What is dialectic?   Dialectic is a term used to describe how people who have different views try to persuade each other to their side. It is through dialogue that hopefully the truth will emerge. In classical philosophy, dialectic (Greek: διαλεκτική) is controversy, that is, the exchange of arguments and counter-arguments respectively advocating propositions (theses) and counter-propositions (antitheses). It is the practice of arriving at a conclusion by the exchange of logical arguments, usually in the form of questions and answers.   
A continuum is defined as a continuous extent, series, or whole. It is a set of elements such that between them there is a third element. It is any compact set containing two elements, though critics of the gender binary do not recognize this fact.  A continuum has an order. Here lies the problem for me. What is the order of the various identities under the umbrella term transgender? What is the relation of each element to another and their distance from each other? One Quarter? Three Eighths? Is a gender queer half of a transsexual? This is a meaningless concept. 
In discussing whether a gender continuum does indeed exist, my position is the null hypothesis. A null hypothesis is defined as a statistical term meaning that the proposed hypothesis cannot be proven. In this case, the null hypothesis that is held forth is that a gender continuum does not exist.  
The alternative hypothesis I propose is that set theory explains the existence of various gender identities in a meaningful way. It does not make the presumption that all gender identities are either related or interrelated.  Set theory is the branch of mathematics that studies sets, which are collections of objects that may or may not have properties in common. For instance: At the extremes of our political system you have extreme liberals and extreme conservatives. The only thing they have in common is belonging to the set “political orientation”.

The word “transgender” was first used by John F. Oliven M.D. in his second edition of Sexual Hygiene and Pathology.  His rationale was that sexuality was only tangential to the person who identifies as transsexual. Virginia Prince also began to use this word in the December 1969 issue of the magazine Transvestia. By the mid 1970’s transgender became an umbrella term. At the same time, the term “transgenderist” (TG) became popular in the vernacular to specifically describe people who were living in a cross gender role who did not intend to have genital reassignment surgery. In 1979 Christine Jorgensen rejected the term transsexual, as she stated that her issue was gender identity not her sexuality. She referred to herself as a “trans-gender”. 
The term “transsexual” originated in the medical and psychiatric communities. Virginia Prince drew a sharp distinction between transgenderists and transsexuals. She did not consider these two entities to be related. 
So with these parameters for our discussion, I would like to begin by asking, what are the poles in the continuum of the umbrella term “transgender” and who are considered to be the elements of this continuum? Or are we really speaking of a broader gender continuum where the poles of the continuum are women who identify as female and body sex is female and males who identify as males and body sex is male (if this continuum does indeed exist)?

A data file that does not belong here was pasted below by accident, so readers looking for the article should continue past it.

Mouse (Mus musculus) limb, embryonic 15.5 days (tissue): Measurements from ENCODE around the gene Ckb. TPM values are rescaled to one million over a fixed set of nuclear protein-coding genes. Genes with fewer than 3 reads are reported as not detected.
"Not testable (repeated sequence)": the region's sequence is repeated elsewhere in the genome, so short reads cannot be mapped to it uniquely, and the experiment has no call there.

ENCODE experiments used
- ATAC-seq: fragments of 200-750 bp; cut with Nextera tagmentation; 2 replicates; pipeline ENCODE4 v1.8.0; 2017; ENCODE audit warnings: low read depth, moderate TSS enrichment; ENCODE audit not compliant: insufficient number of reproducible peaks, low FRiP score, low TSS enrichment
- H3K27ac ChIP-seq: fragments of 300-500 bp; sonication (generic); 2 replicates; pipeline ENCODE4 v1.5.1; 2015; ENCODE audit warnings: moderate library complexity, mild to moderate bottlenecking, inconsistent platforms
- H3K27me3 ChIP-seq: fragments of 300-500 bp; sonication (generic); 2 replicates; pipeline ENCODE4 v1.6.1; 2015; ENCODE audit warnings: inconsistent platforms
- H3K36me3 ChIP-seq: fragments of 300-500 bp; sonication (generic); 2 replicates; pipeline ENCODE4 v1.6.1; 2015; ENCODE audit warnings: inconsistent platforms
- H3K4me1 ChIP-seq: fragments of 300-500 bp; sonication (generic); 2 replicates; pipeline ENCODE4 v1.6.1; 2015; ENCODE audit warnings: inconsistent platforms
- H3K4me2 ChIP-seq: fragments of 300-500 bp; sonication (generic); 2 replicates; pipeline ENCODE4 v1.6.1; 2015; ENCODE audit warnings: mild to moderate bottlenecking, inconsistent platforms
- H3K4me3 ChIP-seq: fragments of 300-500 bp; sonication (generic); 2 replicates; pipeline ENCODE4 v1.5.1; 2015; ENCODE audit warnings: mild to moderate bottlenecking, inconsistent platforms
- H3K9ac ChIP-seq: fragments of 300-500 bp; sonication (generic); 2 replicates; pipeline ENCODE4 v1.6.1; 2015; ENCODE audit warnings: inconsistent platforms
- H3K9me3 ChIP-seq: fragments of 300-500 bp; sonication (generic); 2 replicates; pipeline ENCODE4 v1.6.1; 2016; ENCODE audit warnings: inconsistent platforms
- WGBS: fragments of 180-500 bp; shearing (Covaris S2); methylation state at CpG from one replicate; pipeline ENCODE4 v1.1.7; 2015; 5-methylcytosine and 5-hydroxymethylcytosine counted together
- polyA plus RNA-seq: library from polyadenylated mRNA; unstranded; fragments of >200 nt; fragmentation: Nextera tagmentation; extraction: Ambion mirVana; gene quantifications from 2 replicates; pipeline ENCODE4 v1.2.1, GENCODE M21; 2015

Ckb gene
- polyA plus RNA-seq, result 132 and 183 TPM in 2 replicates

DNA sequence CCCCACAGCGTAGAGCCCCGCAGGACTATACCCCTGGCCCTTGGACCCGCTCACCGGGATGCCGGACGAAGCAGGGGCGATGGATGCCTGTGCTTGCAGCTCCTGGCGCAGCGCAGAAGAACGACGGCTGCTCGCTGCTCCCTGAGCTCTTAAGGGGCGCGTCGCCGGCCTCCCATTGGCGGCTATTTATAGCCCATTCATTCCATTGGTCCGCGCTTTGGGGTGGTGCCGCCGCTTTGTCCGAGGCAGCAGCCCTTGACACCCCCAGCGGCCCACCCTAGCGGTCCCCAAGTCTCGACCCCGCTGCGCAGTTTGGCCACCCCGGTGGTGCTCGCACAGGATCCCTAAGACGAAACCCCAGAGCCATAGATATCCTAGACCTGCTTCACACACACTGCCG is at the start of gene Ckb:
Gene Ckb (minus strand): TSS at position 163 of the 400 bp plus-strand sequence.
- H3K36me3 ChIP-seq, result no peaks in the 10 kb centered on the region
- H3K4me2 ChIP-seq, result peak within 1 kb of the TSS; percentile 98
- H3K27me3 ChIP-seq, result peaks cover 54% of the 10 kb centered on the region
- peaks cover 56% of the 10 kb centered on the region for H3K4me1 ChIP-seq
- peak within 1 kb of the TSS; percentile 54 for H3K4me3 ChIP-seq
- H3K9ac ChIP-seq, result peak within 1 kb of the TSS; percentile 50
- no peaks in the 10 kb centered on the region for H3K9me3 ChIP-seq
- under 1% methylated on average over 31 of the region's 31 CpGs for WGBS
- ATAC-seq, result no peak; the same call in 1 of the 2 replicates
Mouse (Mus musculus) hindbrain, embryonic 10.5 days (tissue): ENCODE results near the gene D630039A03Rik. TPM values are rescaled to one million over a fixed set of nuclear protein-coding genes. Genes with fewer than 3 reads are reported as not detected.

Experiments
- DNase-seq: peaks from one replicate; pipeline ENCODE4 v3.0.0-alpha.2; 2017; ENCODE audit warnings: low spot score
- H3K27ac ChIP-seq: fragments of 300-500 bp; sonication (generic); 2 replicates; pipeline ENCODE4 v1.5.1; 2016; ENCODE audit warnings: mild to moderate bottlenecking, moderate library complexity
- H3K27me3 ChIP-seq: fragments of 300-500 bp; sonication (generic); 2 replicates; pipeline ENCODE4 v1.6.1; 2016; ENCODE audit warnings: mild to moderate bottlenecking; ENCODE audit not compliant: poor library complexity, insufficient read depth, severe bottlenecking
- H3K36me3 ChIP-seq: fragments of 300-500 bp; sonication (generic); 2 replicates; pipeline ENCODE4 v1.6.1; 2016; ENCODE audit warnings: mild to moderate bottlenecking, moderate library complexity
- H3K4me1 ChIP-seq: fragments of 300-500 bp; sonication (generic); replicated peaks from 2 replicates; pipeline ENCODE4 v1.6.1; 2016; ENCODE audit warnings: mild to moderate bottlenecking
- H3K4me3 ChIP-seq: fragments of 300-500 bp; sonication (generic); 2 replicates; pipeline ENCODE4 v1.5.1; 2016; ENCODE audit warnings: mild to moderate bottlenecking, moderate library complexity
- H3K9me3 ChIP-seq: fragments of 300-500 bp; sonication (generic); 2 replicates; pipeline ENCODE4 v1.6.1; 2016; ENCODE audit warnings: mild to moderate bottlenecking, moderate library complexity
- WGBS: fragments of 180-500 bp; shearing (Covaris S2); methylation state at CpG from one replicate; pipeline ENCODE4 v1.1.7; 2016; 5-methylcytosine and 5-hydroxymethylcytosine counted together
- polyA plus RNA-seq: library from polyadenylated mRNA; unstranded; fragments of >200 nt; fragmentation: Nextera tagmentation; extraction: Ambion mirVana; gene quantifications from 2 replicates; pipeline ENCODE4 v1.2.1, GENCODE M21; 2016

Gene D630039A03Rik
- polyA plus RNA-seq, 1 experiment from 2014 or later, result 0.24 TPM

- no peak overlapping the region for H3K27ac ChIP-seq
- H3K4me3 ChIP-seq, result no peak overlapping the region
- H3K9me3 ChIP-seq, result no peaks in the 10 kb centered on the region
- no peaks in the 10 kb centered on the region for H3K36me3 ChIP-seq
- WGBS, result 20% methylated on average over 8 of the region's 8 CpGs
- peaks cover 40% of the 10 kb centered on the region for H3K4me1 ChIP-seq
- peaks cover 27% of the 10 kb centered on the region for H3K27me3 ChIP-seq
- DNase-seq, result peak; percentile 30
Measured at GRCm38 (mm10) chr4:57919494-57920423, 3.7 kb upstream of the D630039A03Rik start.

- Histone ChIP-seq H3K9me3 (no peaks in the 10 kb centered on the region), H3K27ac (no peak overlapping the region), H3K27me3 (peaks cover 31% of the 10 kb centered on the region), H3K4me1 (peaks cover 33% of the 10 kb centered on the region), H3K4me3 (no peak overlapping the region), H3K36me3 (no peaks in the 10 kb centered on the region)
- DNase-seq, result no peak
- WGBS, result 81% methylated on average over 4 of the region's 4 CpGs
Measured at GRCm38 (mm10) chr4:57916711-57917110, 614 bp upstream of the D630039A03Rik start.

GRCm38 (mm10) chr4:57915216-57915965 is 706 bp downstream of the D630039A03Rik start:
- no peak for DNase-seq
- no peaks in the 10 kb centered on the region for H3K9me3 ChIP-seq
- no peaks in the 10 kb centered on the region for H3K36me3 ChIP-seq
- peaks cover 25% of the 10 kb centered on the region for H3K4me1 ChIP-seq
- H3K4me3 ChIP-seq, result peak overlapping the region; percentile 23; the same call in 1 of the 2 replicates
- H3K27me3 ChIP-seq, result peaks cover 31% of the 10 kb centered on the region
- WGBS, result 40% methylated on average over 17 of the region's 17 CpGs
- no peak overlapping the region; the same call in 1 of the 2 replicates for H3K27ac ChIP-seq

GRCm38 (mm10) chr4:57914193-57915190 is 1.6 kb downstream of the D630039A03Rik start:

The elements of this continuum include as I have been informed by various people (and please forgive me if I leave some identities out) in no particular order: transvestite; transsexual; cross dresser; transgender; drag king/ queen; sissy; gender queer; intersex; eunuch; third gender; fourth gender; fifth gender; agender; genderless; two spirit; androgyne; trigender; transgenderist; and no doubt other identities that I have overlooked. I have purposely left out culturally specific gender identities as they are not universal. For my purposes, including them in this discussion is more confusing than it is helpful. If I can be persuaded that the continuum in gender identities exists, then we can discuss where they belong on a continuum or if some of them don’t belong at all. Do adult babies who identify as cross gender enter into the category of transgender as members of the proposed continuum?  
How are these identities arranged in a continuum that has validity and reliability? Validity is the quality of being valid and rigorous; the quality of having legal force or effectiveness; the property of being strong and healthy in constitution. It means that there is no change in definition and that it describes accurately properties of a concept or theory. Reliability means whether or not you get the same result under the same circumstances each time the phenomenon is observed. In order to be useful, a continuum of transgender identities must be accurate in describing the placement of the elements and has universal agreement. Another way of describing the meaning of the continuum is that it must define each element’s relation to the rest of the elements on the defined continuum. 
If one is to construct this continuum, one cannot use social constructs in my opinion, as they shift rapidly. As a result, they will not meet the criteria of reliability and its validity will be fleeting as society evolves (or devolves). 
Since for the moment until someone responds to these ideas, I will also put forth the idea that one cannot argue the existence of a gender continuum using sociopolitical arguments of gender identities in establishing the continuum. That serves to narrow down the basis of these identities existing on a continuum.